Even if the dress went out of fashion, why did no one harvest these 27 buttons for re-use?

The back view, on a very lopsided mannequin.

The back view, on a very lopsided mannequin.

Overall, there is a slightly military flavor to the metal buttons, the back peplum detail,  and the suggestion of a man’s lapels created by the velvet front trim. I can picture Ibsen’s character Hedda Gabler  (spoiler alert if you click!) being attracted to such military details.

The wine-brown silk and burgundy velvet fabrics would have been ready for re-use, too.  This dress was not petite; it had a center back-to-waist measurement of 16″,  a 34″ bust, and a 26″ (made for a corseted) waist.

There was plenty of excellent silk taffeta in the skirt:

Skirt bustle, back view.

Skirt bustle, back view. Note the deliberate asymmetry.

Side view. The bustle seems to be too low, and there is extra fabric near the hem, too.

Side view. The bustle seems to be too low, and it hangs a little longer than the rest of the skirt hem. I think it needs a period cage bustle support under it.

Look at the lovely workmanship on the seam finishes, etc.

The edge binding in red stitches is a little surprise.

Inside the bodice. The edge binding in reddish stitches matching the  burgundy velvet is a nice surprise. They secure tiny rolled hems. The boning channels are feather-stitched, which was usual.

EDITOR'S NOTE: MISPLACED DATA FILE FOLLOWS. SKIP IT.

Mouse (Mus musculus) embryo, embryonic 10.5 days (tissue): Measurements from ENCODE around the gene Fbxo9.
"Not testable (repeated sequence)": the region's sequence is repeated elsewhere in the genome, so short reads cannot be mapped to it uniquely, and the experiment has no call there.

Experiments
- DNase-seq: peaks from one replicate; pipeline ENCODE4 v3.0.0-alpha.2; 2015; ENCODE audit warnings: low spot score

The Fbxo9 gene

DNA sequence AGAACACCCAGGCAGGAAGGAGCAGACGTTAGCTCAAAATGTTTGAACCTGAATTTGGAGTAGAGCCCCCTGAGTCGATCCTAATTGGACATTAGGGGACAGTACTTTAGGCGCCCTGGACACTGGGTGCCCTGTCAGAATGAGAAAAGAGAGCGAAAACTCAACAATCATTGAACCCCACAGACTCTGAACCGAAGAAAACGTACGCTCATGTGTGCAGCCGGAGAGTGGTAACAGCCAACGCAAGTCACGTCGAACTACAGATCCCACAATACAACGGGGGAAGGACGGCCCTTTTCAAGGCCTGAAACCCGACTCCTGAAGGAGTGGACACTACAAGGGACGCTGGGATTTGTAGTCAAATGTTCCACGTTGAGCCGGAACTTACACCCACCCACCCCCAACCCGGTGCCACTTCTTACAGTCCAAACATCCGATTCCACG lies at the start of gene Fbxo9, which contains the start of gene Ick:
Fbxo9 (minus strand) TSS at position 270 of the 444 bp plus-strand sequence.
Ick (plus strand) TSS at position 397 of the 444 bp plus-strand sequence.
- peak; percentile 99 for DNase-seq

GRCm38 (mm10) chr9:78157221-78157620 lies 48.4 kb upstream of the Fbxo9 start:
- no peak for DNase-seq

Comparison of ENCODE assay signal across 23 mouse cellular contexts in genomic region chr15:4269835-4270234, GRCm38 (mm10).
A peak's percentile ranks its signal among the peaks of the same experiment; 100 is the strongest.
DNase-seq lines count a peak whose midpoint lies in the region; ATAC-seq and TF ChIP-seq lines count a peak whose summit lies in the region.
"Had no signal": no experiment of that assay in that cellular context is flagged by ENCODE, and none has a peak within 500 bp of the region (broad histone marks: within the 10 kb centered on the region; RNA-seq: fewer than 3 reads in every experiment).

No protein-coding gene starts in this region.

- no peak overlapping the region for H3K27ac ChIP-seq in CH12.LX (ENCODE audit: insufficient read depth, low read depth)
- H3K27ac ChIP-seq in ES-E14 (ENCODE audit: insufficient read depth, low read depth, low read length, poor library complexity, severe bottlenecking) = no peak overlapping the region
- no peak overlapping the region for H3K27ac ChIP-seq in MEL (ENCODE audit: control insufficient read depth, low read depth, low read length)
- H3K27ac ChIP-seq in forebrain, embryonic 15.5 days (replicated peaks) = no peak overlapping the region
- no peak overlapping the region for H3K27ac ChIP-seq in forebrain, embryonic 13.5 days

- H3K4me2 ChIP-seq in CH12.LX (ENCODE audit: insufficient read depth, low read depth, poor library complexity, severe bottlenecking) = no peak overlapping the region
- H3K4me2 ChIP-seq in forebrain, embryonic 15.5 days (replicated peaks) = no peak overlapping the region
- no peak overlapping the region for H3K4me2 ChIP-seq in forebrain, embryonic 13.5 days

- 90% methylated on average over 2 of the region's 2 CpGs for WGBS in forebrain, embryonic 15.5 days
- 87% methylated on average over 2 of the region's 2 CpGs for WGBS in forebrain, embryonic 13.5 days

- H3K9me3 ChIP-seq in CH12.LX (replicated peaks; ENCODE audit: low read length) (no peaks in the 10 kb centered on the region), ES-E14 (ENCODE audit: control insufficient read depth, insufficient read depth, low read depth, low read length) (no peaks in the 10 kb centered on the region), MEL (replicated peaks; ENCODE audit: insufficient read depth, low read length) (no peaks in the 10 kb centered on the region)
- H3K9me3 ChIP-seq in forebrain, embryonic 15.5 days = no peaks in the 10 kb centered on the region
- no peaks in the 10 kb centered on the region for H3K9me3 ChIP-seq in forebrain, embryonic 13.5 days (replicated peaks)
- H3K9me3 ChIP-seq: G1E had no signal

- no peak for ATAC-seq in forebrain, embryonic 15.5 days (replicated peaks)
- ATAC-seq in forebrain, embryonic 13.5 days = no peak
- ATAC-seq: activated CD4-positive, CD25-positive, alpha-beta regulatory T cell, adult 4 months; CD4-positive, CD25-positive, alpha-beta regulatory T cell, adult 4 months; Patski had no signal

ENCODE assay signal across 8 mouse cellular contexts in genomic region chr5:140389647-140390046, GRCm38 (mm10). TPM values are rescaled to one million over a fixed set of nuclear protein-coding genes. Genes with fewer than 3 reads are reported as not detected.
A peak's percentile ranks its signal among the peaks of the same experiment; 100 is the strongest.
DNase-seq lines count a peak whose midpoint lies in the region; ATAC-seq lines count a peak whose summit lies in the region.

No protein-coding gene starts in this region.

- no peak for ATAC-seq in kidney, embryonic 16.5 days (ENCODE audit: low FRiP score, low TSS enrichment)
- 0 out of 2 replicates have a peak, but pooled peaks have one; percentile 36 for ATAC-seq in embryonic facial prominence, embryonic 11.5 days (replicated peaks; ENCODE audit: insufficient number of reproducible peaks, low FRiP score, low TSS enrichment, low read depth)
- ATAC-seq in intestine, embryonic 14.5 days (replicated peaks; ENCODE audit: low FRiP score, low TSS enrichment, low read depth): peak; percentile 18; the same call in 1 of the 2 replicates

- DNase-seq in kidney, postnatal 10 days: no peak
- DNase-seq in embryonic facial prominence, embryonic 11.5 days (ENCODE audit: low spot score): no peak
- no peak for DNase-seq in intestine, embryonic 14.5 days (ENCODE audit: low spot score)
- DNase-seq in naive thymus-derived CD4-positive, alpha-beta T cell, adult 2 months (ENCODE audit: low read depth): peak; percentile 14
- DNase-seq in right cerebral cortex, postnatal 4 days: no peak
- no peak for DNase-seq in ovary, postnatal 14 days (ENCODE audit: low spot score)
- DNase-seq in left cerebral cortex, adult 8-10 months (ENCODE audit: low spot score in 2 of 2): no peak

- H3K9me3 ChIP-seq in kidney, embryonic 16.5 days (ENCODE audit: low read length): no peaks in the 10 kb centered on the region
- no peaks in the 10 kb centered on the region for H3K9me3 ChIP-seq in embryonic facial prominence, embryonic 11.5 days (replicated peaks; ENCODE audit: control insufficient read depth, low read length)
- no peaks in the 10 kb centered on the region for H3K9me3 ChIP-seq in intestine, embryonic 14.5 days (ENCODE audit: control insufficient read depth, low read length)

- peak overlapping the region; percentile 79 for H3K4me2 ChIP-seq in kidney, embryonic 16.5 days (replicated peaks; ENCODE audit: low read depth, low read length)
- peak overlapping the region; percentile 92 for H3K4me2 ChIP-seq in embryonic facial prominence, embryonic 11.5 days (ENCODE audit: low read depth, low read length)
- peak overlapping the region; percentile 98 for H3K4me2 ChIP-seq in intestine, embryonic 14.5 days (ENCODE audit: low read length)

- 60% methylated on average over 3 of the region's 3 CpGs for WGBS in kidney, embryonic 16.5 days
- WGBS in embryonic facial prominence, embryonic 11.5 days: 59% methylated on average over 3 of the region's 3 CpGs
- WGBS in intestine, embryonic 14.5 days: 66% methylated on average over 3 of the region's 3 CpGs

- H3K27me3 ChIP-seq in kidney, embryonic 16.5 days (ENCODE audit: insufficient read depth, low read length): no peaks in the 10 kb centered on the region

This looks like professional construction to me; I think a dressmaker, not the wearer, made this dress. The lining is brown cotton sateen. The front of the skirt has a panel of velvet emerging from under the draped “apron,” and a pleated ruffle inside the hem to protect it from wear. V027 hem detail pleats

And I mustn’t forget this pretty velvet watch pocket on the right side of the basque: V027 watch pocket

Which brings me back to the reason this outfit lingers in my mind. Why didn’t the woman who owned this dress go on wearing it until it began to look soiled or worn out? And why was it stored so perfectly for over a century, instead of being plundered for buttons, fabric and trims to make newer clothing in the 1890s?

One happy possibility is that the owner became pregnant and couldn’t wear it for a while; perhaps, by the time her figure returned to normal, the fashion was outmoded. Perhaps there was a death in the immediate family, and, again, by the time she was out of mourning clothes a year later, the fashion for bustles had passed. But there is something about the careful preservation of this garment that makes me wonder if it was the wearer who died, so that her grieving family packed it and saved it, as my father once saved my mother’s clothes.

“The Bustle in a House

The Morning after Death,

Is solemnest of industries

Enacted upon Earth.

The Sweeping up the Heart,

The putting Love away

We shall not want to use again

Until Eternity–”  –Emily Dickinson

Of course, Dickinson was not punning upon the word “Bustle” as she was upon “Morning, ”  but that word may be a subconscious reason why this outfit made me think of this poem.

P.S. I have written as if this outfit was from the 1880s; if you have more expertise and can date it to the 1870s, please comment.

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Filed under 1870s to 1900s fashions, Costumes for the 19th century, Dresses, Vintage Garments: The Real Thing